• supporting creativity in the classroom and beyond •

• supporting creativity in the classroom and beyond •

Sunday, April 13, 2014

looking at art with kids

With the idea that I would have students do some "mystery paintings" of faces.... white crayon on white paper with watercolor resist overlay.... I started out by having them compare two works, one by Pablo Picasso and one by Paul Klee. I chose these two works because I intended to have them do a contour drawing of a face and then use color blocks of watercolor over the drawings, and these two works are perfect examples.

We started with my standard question: "What do you notice?" I charted the students' responses, encouraging them to identify whether their "noticing" was of the Picasso, the Klee, or whether it applied to both of the works. I asked students to use the artists' names rather than saying "the one on the left" or pointing and saying "that one" or "the round one" or "the pencil one." Those attributes that applied to both were charted down the center. Since these particular second graders are familiar with Venn Diagrams, they understood right away how to read this finished chart after I added the "boxes" around the lists.

On to the students' art making...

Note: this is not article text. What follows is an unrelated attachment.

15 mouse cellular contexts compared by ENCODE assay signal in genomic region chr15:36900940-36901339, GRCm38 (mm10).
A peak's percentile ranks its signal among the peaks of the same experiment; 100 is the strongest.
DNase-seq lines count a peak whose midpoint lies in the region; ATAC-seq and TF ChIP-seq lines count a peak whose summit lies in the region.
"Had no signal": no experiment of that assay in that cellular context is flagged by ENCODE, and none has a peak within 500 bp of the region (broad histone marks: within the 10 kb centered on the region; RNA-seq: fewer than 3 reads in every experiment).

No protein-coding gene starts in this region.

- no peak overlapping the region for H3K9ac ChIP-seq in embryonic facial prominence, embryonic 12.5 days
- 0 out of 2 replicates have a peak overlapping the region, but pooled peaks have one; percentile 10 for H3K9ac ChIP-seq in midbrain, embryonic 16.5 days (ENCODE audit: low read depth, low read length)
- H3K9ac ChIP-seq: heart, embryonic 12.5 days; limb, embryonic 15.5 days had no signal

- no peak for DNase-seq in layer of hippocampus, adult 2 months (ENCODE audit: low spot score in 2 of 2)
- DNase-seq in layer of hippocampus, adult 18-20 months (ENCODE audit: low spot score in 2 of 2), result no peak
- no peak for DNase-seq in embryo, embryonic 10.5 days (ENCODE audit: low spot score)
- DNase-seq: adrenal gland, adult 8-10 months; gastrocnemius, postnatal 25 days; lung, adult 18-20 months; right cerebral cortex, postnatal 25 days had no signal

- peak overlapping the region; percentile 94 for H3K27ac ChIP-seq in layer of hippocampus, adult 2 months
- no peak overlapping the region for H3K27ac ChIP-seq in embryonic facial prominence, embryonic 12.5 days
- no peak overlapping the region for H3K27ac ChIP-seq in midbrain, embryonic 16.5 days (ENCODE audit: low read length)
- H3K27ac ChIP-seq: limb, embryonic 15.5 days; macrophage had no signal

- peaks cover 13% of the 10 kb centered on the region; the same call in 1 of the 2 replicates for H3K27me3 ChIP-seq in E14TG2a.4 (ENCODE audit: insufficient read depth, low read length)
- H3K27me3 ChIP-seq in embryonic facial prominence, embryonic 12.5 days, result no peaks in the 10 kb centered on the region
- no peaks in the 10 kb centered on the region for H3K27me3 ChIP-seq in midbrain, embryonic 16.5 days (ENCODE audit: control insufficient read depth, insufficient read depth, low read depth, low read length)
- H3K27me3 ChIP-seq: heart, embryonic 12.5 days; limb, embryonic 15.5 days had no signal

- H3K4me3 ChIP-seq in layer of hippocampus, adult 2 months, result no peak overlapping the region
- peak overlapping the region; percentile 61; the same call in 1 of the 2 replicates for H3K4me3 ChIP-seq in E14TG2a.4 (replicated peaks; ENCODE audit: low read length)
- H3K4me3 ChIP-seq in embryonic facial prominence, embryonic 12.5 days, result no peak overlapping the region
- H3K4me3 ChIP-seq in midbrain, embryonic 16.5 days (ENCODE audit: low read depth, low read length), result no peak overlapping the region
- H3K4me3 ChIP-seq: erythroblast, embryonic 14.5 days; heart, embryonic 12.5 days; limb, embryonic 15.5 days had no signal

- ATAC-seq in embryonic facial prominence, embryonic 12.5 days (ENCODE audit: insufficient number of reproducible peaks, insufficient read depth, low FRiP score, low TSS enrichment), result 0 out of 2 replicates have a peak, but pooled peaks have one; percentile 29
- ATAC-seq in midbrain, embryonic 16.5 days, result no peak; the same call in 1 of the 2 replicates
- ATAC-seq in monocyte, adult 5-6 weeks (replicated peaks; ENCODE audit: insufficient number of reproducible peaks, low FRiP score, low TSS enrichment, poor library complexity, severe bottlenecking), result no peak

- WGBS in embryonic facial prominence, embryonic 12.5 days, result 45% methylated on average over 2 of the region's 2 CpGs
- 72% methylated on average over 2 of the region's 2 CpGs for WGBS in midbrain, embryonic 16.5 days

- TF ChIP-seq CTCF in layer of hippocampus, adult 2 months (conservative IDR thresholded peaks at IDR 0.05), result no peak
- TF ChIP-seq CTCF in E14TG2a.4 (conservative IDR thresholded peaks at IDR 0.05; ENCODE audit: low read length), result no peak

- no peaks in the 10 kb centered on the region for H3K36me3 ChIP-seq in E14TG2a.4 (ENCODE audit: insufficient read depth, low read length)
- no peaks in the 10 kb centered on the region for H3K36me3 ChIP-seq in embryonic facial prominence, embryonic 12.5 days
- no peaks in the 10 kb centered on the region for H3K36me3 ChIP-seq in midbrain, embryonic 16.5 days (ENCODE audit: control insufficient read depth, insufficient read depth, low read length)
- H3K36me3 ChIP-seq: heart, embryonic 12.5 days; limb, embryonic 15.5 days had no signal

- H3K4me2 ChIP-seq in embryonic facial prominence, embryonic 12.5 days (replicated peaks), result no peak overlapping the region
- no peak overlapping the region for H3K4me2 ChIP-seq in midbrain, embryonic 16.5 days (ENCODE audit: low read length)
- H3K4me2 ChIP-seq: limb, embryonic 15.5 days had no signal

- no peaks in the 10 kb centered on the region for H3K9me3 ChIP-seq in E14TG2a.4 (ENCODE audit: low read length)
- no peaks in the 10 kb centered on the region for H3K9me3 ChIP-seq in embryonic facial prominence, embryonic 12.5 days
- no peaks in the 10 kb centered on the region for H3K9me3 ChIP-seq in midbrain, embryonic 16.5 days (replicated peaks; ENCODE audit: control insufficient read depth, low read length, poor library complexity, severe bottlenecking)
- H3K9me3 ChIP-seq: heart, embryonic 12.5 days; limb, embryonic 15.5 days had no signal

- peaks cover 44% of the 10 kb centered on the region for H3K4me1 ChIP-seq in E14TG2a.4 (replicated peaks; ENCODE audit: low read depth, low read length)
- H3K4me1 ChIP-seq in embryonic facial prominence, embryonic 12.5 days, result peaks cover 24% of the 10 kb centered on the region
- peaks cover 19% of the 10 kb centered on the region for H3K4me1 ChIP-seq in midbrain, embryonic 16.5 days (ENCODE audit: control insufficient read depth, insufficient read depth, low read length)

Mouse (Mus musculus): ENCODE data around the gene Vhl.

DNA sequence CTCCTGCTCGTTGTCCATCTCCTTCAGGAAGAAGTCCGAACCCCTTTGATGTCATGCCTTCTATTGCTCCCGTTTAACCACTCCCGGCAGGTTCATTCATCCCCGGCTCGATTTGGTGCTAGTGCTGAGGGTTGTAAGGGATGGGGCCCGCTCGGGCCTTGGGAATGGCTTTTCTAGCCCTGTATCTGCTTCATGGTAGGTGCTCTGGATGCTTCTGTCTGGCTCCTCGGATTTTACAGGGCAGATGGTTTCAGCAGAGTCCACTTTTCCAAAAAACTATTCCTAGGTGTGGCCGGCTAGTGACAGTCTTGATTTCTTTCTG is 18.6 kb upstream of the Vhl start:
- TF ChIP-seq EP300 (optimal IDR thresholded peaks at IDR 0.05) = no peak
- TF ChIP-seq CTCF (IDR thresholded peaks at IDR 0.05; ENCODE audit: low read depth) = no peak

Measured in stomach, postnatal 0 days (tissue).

I started with a short demonstration of the "mystery painting" technique, drawing a large face with lots of lines for hair and showing students how I could almost see the drawing if I held the paper up to the light. I added a line pattern in the background for interest, and then modeled painting in blocks of color. I emphasized that I was not following the lines, but letting the drawing come through on its own as I painted.

Then I switched gears and decided to invite them to draw anything they wanted with white crayon on white paper. Together we brainstormed subject matter:  animals, flowers, landscapes, and... of course.... faces.

As they drew, I reminded students to press hard with the crayon and try to use the whole paper, either adding more to their subject matter or perhaps including a pattern in the background for interest. As they were ready, they painted over their drawings. 


These were just plain fun to do. Watercolor resist is a popular art-making activity and really does not need a lot of prep or explanation, but the introduction with these two art works gives an added art-appreciation and art analysis dimension to the lesson.

Looking at these two art works helps the students see how a face can take up a whole page, and to realize that one doesn't need to "follow lines" when painting. It also gives students the opportunity to see and talk about representational abstract art, and to become comfortable with the idea that a face drawing does not need to be absolutely realistic to be successful.

This art-making session ended with students writing about their art work. I gave them the choice of simply telling about their own process, describing how to create a "mystery painting," writing about the difference between Picasso's and Klee's faces, or comparing their own art work to either Picasso's or Klee's. Most students chose to just write about their own process, but two students did write comparisons... one compared his art work to Paul Klee's, and one compared the Picasso and Klee faces.

All in all, a successful lesson, during which a good time was had by all!